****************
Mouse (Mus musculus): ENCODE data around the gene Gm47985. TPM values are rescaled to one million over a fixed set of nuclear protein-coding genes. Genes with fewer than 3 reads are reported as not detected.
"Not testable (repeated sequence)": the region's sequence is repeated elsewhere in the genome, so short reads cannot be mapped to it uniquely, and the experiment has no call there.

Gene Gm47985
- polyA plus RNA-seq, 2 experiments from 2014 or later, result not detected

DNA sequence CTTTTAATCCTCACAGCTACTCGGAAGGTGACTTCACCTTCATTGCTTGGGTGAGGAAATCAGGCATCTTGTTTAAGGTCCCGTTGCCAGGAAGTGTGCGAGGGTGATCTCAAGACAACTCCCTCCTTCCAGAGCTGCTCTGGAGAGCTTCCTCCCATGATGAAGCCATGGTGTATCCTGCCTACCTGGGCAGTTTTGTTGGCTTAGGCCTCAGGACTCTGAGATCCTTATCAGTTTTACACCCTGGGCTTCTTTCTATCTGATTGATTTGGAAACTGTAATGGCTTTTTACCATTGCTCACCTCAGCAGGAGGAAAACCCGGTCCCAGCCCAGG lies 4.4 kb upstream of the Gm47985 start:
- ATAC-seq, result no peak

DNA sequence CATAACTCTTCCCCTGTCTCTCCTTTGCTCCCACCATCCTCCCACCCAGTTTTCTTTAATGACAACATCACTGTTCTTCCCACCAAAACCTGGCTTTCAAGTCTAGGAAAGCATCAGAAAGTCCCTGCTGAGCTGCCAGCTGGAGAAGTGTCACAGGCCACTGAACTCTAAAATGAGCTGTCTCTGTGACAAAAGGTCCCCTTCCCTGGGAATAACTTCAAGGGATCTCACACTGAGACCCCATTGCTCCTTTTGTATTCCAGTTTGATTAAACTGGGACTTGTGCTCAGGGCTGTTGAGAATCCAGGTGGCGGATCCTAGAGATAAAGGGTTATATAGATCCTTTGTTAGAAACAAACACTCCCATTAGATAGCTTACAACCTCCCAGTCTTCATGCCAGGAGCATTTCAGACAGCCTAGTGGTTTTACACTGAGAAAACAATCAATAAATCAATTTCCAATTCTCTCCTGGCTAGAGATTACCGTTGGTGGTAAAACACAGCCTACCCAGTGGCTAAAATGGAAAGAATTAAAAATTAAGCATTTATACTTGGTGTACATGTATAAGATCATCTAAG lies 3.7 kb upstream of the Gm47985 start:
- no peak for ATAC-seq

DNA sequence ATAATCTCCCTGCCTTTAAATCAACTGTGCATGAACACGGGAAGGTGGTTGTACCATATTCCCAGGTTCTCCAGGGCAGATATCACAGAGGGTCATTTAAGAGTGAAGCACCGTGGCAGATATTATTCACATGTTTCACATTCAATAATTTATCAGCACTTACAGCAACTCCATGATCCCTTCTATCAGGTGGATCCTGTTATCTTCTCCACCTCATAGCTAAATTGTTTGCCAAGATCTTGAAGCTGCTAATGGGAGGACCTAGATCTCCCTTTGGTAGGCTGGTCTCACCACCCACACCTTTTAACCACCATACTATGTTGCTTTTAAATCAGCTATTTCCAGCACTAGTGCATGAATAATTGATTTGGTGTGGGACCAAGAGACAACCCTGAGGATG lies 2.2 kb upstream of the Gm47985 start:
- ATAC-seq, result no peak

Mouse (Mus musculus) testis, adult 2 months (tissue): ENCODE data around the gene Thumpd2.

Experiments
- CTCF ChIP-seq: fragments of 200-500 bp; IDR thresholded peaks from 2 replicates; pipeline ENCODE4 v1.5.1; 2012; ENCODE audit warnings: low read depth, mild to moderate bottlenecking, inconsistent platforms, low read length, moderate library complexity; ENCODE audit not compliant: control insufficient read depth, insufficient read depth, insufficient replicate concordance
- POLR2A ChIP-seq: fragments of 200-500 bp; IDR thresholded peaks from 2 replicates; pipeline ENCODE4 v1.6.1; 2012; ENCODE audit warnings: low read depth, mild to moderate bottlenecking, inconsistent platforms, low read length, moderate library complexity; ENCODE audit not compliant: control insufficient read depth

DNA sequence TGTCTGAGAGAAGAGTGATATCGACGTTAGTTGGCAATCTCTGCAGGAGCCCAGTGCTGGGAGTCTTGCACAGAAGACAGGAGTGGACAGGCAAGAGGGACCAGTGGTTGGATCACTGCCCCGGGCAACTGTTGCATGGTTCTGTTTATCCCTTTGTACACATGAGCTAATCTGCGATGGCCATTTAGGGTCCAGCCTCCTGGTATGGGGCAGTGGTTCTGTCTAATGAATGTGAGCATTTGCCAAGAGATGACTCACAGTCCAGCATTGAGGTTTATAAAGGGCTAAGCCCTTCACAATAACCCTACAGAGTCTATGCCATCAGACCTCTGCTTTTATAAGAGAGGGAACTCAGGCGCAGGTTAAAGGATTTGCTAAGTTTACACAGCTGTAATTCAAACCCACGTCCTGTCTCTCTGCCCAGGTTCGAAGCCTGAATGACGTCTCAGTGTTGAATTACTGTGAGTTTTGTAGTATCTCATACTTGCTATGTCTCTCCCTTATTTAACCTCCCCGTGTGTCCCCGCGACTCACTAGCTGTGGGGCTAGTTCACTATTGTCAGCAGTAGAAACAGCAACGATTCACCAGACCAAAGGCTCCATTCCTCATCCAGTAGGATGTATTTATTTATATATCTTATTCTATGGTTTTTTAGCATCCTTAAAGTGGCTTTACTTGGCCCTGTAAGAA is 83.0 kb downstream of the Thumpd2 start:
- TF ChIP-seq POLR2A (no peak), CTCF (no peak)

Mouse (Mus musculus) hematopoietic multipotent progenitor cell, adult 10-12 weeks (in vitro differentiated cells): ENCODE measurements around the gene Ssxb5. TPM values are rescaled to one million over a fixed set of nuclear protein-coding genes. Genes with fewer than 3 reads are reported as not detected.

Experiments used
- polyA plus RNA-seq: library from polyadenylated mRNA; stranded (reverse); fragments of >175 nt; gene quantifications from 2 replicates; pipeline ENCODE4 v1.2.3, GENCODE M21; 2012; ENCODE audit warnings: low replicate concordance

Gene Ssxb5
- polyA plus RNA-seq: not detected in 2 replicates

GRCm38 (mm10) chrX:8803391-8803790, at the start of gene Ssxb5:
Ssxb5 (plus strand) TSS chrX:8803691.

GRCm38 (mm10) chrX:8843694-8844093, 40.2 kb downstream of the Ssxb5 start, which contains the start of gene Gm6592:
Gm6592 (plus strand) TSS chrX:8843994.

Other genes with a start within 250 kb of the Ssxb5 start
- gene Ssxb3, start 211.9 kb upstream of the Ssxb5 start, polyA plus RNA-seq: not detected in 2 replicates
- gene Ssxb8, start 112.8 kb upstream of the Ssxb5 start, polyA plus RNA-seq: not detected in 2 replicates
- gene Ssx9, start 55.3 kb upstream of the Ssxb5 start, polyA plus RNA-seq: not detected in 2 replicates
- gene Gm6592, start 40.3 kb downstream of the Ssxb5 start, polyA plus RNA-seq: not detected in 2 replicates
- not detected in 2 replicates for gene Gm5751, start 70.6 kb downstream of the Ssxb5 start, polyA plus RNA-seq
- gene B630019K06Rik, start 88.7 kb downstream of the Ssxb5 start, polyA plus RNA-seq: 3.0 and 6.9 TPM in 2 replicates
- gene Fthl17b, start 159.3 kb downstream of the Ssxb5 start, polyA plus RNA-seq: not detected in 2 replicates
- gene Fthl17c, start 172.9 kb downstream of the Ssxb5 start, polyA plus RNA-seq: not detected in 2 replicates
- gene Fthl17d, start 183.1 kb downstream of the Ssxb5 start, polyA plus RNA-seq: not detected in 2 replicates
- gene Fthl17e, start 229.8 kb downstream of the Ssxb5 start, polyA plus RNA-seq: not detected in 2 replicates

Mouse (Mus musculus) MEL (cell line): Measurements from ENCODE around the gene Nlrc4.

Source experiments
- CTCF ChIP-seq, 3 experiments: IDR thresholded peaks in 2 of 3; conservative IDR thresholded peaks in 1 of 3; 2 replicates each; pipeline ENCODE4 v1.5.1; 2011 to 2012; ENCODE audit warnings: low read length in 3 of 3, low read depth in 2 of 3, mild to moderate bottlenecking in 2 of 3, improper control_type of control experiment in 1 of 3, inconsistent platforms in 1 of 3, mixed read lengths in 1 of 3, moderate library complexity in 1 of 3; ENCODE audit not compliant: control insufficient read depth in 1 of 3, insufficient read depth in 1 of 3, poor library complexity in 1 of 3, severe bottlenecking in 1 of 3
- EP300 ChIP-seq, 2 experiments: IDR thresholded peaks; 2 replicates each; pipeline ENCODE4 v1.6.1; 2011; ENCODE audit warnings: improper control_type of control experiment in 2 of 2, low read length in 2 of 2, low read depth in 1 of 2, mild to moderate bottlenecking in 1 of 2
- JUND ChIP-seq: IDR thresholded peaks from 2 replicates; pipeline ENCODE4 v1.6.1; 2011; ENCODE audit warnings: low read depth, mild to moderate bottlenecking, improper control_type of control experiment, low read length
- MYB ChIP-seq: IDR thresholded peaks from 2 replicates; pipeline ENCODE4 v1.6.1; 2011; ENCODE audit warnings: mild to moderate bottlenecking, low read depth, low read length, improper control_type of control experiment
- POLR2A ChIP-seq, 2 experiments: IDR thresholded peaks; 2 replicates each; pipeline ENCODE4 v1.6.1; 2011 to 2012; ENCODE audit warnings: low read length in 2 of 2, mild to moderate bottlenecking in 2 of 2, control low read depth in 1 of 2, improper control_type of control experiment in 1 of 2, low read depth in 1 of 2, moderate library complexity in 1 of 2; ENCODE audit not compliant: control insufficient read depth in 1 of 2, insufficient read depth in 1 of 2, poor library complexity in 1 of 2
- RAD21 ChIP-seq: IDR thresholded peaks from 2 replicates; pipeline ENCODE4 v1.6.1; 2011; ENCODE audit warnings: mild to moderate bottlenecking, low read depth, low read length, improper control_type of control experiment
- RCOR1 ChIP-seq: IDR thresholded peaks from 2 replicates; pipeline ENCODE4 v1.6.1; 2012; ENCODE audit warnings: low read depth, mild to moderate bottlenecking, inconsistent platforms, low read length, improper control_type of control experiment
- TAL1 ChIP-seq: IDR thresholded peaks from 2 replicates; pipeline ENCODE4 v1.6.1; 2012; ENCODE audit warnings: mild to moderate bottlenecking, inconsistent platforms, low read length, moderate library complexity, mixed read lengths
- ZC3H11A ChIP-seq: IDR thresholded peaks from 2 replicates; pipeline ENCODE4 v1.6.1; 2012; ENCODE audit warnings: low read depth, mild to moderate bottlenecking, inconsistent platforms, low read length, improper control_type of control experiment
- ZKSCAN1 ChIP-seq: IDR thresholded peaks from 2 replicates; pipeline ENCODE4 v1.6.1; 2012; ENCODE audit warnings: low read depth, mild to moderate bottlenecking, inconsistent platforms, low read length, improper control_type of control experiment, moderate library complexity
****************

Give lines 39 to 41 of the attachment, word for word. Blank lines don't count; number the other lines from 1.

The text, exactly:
- CTCF ChIP-seq, 3 experiments: IDR thresholded peaks in 2 of 3; conservative IDR thresholded peaks in 1 of 3; 2 replicates each; pipeline ENCODE4 v1.5.1; 2011 to 2012; ENCODE audit warnings: low read length in 3 of 3, low read depth in 2 of 3, mild to moderate bottlenecking in 2 of 3, improper control_type of control experiment in 1 of 3, inconsistent platforms in 1 of 3, mixed read lengths in 1 of 3, moderate library complexity in 1 of 3; ENCODE audit not compliant: control insufficient read depth in 1 of 3, insufficient read depth in 1 of 3, poor library complexity in 1 of 3, severe bottlenecking in 1 of 3
- EP300 ChIP-seq, 2 experiments: IDR thresholded peaks; 2 replicates each; pipeline ENCODE4 v1.6.1; 2011; ENCODE audit warnings: improper control_type of control experiment in 2 of 2, low read length in 2 of 2, low read depth in 1 of 2, mild to moderate bottlenecking in 1 of 2
- JUND ChIP-seq: IDR thresholded peaks from 2 replicates; pipeline ENCODE4 v1.6.1; 2011; ENCODE audit warnings: low read depth, mild to moderate bottlenecking, improper control_type of control experiment, low read length